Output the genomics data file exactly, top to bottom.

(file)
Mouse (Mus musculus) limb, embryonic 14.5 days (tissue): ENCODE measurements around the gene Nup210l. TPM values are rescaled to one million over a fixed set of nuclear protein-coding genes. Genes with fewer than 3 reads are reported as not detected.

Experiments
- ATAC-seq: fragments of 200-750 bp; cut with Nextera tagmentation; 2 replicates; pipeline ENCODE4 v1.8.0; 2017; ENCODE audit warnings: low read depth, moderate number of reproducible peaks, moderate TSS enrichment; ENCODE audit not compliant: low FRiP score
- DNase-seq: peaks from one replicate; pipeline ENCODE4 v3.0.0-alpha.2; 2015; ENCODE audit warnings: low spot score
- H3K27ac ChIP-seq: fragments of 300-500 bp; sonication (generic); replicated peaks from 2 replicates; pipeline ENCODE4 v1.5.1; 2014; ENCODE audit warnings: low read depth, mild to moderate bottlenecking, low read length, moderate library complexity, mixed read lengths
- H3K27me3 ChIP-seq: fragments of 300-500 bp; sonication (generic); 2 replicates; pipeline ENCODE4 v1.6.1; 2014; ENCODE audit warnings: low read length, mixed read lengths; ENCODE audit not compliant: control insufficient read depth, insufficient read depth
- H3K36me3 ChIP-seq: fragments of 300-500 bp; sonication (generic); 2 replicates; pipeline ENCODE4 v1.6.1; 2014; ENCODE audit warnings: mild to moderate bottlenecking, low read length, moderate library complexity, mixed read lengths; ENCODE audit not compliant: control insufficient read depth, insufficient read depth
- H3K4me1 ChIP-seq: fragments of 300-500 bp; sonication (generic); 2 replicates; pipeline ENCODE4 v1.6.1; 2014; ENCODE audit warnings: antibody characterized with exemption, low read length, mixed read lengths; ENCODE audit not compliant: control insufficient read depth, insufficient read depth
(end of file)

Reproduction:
Mouse (Mus musculus) limb, embryonic 14.5 days (tissue): ENCODE measurements around the gene Nup210l. TPM values are rescaled to one million over a fixed set of nuclear protein-coding genes. Genes with fewer than 3 reads are reported as not detected.

Experiments
- ATAC-seq: fragments of 200-750 bp; cut with Nextera tagmentation; 2 replicates; pipeline ENCODE4 v1.8.0; 2017; ENCODE audit warnings: low read depth, moderate number of reproducible peaks, moderate TSS enrichment; ENCODE audit not compliant: low FRiP score
- DNase-seq: peaks from one replicate; pipeline ENCODE4 v3.0.0-alpha.2; 2015; ENCODE audit warnings: low spot score
- H3K27ac ChIP-seq: fragments of 300-500 bp; sonication (generic); replicated peaks from 2 replicates; pipeline ENCODE4 v1.5.1; 2014; ENCODE audit warnings: low read depth, mild to moderate bottlenecking, low read length, moderate library complexity, mixed read lengths
- H3K27me3 ChIP-seq: fragments of 300-500 bp; sonication (generic); 2 replicates; pipeline ENCODE4 v1.6.1; 2014; ENCODE audit warnings: low read length, mixed read lengths; ENCODE audit not compliant: control insufficient read depth, insufficient read depth
- H3K36me3 ChIP-seq: fragments of 300-500 bp; sonication (generic); 2 replicates; pipeline ENCODE4 v1.6.1; 2014; ENCODE audit warnings: mild to moderate bottlenecking, low read length, moderate library complexity, mixed read lengths; ENCODE audit not compliant: control insufficient read depth, insufficient read depth
- H3K4me1 ChIP-seq: fragments of 300-500 bp; sonication (generic); 2 replicates; pipeline ENCODE4 v1.6.1; 2014; ENCODE audit warnings: antibody characterized with exemption, low read length, mixed read lengths; ENCODE audit not compliant: control insufficient read depth, insufficient read depth